Celebrating nine years of YouTube through music
Thursday, May 29, 2014
Trololo! YouTube turned 9 this May. And what multitudes are contained in that vast near-decade of video?
To call out just a few highlights in YouTube history, there are more than 120,000 videos inspired by
“Let it Go”
(based on videos posted with that title), half a million by
and a stunning 1.5 million videos by
(that’s a lot of motorcycle helmets). These inspired riffs got us thinking about those magical moments when songs become bona fide trends—and people all over the world start remixing, covering, parodying, dancing, and lip-dubbing.
So to celebrate this year, we pay homage to the music you've made on YouTube. We got a bunch of your favorite performers together to cover some of the most memorable musical moments in YouTube’s history. The result is a mashup called
YouTube Birthday Karaoke Night
, featuring familiar faces like The Gregory Brothers, Chester See, Cimorelli and more (see if you can spot all 18).
Now raise your Cups ... ’cause Here it Goes Again. Call us Maybe?
Claire Stapleton, YouTube Culture & Trends, recently watched (and crooned along to) the playlist
Nine Classic Hits Celebrating YouTube’s Ninth Birthday
Tune In: YouTube OnStage Live from the Kennedy Center
Wednesday, May 28, 2014
Nine-time Grammy Award winner John Legend. Dubstep violinist Lindsey Stirling. The most popular dancers on YouTube, Les Twins. On their own, these artists have topped charts, gone platinum and generated more than a billion combined views on YouTube. This evening, the John F. Kennedy Center for the Performing Arts in Washington, D.C. will host these artists and more to perform on its iconic stage.
Tune-in today at 7:30 p.m. ET at
for “YouTube OnStage Live from the Kennedy Center,” a celebration of art, technology, and culture that unites stars who are building global fan bases worldwide on YouTube.
Whether it’s the vintage cover artists Scott Bradlee & Postmodern Jukebox, or the Playing for Change movement that helps connect the world through music, all the performers featured in the event have found a global platform and audience for their creativity on YouTube.
Kennedy Center’s YouTube channel
for the full rundown of the night, artists’ videos, and a replay of the event after it airs live. And if you’re in D.C., head down to the Kennedy Center for
free tickets this evening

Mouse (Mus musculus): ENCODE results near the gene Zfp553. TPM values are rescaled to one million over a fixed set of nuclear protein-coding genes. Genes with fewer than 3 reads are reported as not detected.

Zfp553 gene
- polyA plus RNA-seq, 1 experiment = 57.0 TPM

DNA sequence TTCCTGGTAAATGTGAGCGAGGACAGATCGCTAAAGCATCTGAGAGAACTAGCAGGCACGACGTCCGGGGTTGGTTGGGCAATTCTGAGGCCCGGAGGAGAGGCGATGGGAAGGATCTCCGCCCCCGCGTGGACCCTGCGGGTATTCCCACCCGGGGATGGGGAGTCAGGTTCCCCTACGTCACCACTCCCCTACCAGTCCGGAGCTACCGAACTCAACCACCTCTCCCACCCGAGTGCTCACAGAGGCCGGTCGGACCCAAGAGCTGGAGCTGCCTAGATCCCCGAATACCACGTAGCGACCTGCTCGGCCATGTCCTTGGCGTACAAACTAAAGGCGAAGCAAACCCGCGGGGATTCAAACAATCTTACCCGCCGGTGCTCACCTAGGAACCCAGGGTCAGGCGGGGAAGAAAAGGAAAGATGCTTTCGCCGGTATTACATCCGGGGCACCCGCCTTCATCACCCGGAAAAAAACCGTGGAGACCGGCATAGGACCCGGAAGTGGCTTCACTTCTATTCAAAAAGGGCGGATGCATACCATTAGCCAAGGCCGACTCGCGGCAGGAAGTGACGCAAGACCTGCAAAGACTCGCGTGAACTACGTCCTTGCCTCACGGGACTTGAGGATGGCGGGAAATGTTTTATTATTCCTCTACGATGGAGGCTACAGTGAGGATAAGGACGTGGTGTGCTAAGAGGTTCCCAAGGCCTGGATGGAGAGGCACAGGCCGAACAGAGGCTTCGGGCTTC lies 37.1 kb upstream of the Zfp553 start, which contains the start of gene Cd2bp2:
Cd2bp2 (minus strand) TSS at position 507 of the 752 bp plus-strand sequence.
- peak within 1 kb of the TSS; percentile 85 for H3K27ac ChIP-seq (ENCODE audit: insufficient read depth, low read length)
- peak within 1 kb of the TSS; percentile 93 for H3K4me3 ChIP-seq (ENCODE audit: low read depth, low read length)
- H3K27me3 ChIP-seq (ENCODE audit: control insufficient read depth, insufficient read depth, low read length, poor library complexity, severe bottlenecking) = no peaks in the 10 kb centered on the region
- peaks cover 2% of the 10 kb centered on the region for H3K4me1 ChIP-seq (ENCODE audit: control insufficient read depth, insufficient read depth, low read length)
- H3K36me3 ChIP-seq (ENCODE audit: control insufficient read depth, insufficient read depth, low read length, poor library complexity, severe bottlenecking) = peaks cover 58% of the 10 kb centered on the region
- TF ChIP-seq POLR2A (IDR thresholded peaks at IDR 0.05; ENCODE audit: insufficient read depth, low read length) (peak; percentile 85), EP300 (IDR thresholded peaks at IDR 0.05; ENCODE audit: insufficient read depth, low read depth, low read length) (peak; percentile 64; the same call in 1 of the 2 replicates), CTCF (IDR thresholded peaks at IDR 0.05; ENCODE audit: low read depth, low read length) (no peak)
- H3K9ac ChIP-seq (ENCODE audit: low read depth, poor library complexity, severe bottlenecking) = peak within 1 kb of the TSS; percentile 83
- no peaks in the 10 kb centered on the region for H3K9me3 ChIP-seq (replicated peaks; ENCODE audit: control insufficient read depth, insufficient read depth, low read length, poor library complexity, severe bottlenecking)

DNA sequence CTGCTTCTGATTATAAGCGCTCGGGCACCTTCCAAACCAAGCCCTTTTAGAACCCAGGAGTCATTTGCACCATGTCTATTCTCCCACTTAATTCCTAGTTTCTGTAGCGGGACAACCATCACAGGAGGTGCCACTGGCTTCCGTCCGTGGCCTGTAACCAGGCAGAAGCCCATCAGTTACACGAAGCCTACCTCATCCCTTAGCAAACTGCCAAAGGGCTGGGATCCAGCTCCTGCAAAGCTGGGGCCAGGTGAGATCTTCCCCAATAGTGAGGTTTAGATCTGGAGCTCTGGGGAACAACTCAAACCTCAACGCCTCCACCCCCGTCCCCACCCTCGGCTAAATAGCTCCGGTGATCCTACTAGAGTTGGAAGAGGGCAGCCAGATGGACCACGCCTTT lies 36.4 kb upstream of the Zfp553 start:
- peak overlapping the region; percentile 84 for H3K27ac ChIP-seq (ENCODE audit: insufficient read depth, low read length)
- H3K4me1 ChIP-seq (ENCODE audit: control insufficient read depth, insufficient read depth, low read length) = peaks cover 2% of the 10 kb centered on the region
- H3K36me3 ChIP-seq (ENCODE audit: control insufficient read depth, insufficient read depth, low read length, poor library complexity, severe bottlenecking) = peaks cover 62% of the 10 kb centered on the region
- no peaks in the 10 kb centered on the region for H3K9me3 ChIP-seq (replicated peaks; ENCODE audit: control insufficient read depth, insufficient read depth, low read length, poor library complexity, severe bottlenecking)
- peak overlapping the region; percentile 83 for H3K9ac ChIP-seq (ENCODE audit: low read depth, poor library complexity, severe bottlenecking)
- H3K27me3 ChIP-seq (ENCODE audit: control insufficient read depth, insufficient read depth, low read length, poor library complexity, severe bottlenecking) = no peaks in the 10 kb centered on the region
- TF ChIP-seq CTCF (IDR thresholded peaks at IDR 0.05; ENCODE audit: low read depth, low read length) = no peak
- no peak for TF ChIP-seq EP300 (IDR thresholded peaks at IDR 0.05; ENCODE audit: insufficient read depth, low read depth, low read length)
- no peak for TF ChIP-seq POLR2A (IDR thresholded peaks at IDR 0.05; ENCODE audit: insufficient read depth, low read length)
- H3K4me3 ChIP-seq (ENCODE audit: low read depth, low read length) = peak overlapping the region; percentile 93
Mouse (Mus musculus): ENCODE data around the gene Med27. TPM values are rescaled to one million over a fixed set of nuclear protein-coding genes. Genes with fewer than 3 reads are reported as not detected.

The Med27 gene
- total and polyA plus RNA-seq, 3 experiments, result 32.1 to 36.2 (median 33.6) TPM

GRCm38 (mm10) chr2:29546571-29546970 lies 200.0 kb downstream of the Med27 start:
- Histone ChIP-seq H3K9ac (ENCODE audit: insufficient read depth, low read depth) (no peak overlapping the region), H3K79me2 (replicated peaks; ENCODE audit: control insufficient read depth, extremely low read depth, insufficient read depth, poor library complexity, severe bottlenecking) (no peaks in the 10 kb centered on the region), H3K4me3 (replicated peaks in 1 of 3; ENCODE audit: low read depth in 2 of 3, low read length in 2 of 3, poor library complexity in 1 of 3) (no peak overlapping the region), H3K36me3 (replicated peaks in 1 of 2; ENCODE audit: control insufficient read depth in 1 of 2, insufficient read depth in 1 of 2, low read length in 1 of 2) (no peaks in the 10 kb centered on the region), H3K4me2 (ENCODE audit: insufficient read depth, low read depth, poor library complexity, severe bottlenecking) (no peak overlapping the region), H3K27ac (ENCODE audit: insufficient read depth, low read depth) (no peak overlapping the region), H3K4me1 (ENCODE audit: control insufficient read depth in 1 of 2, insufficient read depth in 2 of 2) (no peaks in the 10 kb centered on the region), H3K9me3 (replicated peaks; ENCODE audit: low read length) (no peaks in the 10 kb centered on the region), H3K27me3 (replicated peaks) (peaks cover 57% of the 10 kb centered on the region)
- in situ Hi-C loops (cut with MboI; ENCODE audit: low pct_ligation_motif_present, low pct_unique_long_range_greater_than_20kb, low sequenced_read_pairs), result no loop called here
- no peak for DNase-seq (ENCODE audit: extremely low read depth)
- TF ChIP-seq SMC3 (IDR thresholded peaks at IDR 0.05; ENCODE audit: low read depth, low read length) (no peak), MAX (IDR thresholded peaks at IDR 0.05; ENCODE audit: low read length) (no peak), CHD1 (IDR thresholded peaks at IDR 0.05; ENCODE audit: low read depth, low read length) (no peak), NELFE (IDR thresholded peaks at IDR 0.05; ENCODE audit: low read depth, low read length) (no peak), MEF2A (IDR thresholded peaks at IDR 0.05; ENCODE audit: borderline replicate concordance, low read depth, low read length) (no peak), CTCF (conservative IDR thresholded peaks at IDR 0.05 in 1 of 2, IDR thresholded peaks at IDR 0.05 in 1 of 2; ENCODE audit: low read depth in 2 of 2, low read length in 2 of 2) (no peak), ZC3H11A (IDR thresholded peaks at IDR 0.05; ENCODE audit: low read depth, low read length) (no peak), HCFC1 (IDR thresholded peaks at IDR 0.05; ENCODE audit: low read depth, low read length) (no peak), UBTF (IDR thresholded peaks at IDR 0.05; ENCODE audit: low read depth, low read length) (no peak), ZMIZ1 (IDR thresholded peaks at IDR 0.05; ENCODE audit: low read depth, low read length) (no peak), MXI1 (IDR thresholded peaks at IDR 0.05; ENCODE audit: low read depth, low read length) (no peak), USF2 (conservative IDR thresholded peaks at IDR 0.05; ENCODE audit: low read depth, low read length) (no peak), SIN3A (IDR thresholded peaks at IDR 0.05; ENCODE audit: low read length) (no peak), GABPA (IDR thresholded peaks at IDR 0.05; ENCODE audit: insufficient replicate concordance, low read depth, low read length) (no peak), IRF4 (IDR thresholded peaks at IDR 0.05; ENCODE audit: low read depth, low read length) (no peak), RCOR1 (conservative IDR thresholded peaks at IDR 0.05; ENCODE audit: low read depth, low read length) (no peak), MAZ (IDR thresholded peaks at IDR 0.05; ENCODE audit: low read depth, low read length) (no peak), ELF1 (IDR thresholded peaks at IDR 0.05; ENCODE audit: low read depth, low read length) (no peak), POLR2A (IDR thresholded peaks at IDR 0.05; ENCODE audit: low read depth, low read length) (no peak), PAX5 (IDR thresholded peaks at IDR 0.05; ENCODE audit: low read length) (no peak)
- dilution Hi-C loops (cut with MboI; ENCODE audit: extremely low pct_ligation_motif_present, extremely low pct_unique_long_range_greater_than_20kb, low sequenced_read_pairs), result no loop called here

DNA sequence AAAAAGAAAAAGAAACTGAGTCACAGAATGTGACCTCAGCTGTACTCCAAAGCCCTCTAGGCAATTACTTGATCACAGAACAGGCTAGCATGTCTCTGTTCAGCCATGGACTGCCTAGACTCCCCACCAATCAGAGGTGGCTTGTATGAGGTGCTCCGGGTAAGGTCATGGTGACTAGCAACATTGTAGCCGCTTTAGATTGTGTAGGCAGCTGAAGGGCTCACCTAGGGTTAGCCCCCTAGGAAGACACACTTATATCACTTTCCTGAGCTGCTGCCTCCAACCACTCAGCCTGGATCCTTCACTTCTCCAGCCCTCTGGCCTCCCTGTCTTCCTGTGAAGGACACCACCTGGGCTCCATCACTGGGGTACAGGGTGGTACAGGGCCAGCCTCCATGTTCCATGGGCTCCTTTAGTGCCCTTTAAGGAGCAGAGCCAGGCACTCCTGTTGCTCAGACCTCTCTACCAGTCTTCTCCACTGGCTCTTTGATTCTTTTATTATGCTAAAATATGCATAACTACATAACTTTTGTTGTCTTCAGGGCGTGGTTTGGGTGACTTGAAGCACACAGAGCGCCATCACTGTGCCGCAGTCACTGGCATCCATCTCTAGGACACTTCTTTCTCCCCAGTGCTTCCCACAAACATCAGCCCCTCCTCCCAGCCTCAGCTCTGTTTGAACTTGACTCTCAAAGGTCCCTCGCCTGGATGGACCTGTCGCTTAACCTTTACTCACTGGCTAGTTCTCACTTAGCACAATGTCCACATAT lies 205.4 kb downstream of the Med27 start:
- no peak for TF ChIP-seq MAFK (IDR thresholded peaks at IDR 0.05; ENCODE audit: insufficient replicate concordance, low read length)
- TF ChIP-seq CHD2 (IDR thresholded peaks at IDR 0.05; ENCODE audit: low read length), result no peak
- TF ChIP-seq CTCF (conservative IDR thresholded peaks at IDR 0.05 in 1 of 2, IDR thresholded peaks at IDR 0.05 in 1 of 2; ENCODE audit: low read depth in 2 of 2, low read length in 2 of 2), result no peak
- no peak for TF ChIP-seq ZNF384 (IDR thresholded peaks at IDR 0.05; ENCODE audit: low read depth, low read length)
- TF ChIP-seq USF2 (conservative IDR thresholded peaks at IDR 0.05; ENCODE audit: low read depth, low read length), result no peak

Ali Rivera, West Coast Head Artist Label Relations, recently watched
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See what’s new and what’s next in our Creator Preview
Friday, May 23, 2014
Twice a year in our global satisfaction survey, we ask you how we’re doing on a range of topics. Our most recent survey included a question about the top ways we could do a better job keeping you informed about what’s happening at YouTube.
Your biggest request? You want to hear about the new stuff we’re working on ahead of time, so you can tell us if we’re heading in the right direction. Well, your wish is our command.
We’ve put together our first
video, a run-down of what we’re working on to make YouTube better for you. We’ll be doing this regularly, so you can stay informed on where we’re headed.
In the coming months, you’ll hear more from us about:
A separate mobile app that puts the creator features you told us were most important to have in the palm of your hand, right when you need them
A feature that allows fans to fund their favorite creators on YouTube
A way to harness the power of the crowd to create captions and subtitles for your videos in 60+ languages
These features will join a few recent updates, including
new comment management features
, a way for
artists to share in revenue
from eligible cover song videos, and our ever-expanding
Now, we want to know what you think of what we’re working on. Share your thoughts with us on
—we’ll be reading, responding and using your feedback to help make these upcoming launches even better.
Matt Glotzbach, Director of Creator Product Management, recently watched (what else?!) the
Four tips for branding your series on YouTube
Friday, May 9, 2014
On YouTube, nothing feels better than creating a hit video. However, turning that hit video into a branded series lets the viewer know that there is "more where that came from," encouraging them to watch more videos and subscribe to not miss future episodes. You recently got a new feature to
add intros into videos
, and there are many more ways to brand your content, so we wanted to share a few strategies popular YouTube creators tell us about:
1. Use consistent tags and titles
For their Mythical Show series,
Rhett & Link
use the naming convention “The Mythical Show - Ep.# (Feat. Guest)” to establish that each video is one episode in a larger series. Viewers can quickly see that all of the videos are related, just by looking at the thumbnails.
2. Use consistent branding to start your videos
starts each episode with the show’s title “Thirsty For...” overlaid onto the drink of the week, and ends with a preview of the following week’s recipe. Every drink is different, so each video has its own unique typeface and music, but the consistent format binds them together into a single branded series.
3. Share your upload schedule
has a weekly segment titled Tip Tuesday, building her weekly upload schedule into the name of her show. At the beginning of each video, she lets viewers know that they can come back every Tuesday for new episodes.
4. Organize your videos to make it easy for your audience
lays out their educational shows in ordered playlists on their homepage. Each show occupies its own channel section for easy browsing, and the viewer just has to click “play” to start a series from episode one.
For more tips on
developing your creative strategy
(and much more), visit the
Devin McNulty and Jeremy Kaye, Programming Strategy, recently watched
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